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this stupendous event had been communicated, could, after such communication, write or speak of him in terms which could lead their readers or hearers to suppose that they were ignorant of it, or even leave them in doubt whether they fully believed it. Now most competent judges agree, that the earliest of the Gospels was not written, in its present form at least, till A.D. 63 or 64, which is more than thirty years after the effusion of the Holy Spirit; that the book of Acts was not written till A.D. 63 or 64; and that the first written of the other books, vis. the first Epistle to the Thessalonians, was not written till A.D. 52.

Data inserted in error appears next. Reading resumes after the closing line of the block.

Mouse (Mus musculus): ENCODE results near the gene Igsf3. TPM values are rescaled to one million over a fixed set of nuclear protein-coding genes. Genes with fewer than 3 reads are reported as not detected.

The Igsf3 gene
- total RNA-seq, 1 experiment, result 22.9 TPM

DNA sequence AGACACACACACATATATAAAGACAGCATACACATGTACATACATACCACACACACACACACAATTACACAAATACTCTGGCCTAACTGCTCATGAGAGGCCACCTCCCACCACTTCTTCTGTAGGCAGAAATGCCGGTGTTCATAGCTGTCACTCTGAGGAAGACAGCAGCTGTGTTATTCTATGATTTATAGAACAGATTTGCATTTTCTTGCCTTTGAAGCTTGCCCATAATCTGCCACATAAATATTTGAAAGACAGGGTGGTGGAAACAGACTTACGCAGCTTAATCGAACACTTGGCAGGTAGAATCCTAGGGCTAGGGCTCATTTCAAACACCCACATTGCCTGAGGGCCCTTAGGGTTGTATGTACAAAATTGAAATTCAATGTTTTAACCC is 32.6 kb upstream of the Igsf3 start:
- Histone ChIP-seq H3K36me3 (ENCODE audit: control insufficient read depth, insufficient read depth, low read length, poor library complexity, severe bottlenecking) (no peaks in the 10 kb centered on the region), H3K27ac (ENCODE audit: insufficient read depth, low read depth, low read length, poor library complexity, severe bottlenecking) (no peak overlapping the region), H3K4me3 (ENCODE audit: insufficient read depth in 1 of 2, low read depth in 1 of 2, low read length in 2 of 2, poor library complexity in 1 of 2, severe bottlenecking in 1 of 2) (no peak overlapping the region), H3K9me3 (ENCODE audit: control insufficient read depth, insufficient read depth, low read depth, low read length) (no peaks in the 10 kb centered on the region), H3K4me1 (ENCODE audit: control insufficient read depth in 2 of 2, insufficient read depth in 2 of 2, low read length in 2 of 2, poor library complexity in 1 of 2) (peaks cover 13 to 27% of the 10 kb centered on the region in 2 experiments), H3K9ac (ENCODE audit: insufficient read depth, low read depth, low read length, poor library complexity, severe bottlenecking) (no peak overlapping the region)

In the foregoing paragraph, I have purposely omitted speaking of the fourth scheme, (that of simple pre-existence, because I am sensible that owing to the adoption among the Pharisees of the doctrine of the pre-existence of men in general, the mere circumstance that Jesus existed before his human birth, would not be so astonishing or confounding to the imagination of a Jew, as the suppositions considered before. Still, as no one of the present advocates for this opinion connects it with an hypothesis so unfounded both in reason and revelation as the pre-existence of all men, but all of them maintain that the state in which Jesus existed before his human birth, was a state of glory and happiness far superior to what is enjoyed by any in the present world, --that in fact Jesus, before his human birth, was not a man but a being of superior nature to that of man,-it seems to me that much of the weight which presses upon the former bypotheses, presses upon this of the simple pre-existence, as maintained by all who now maintain it, and as it ever will be, so long as the foundation for it is sought in the Scriptures.* According to this hypothesis, one who lived and died as a man, who did nothing that a man could not do if God were with him,t who taught nothing which man could not teach, if God communicated to him His will, I who, during his abode on earth, was regarded by his apostles and all his followers as a man, and was afterwards spoken of by them as a man,-was in reality a being of superior order, who had existed in a state of great glory and happiness, and was made man, in order to accomplish certain purposes which the advocates for this hypothesis must allow could at least as well have been answered by a proper human being, endowed with sufficient power by God, and sufficiently acquainted with his will respecto ing mankind. Now as this circumstance, if the matter of fact, must have been known to those who have recorded the words and actions of our Saviour before they committed their accounts to writing, it seems to me next to impossible, that tbree of them should have written respecting this illustrious super-human personage, not only without in any way declaring his superiority in nature to other men, but so as to give no room for the inference that they knew of such superiority ;- in fact just as we should expect persons of their age and country to write respecting one of whom they knew that he was a man from God pointed out by miracles and wonders and signs which God did by him,'* and declared to be the Son of God by his resurrection from the dead ;'+ and as to his nature, no more than this.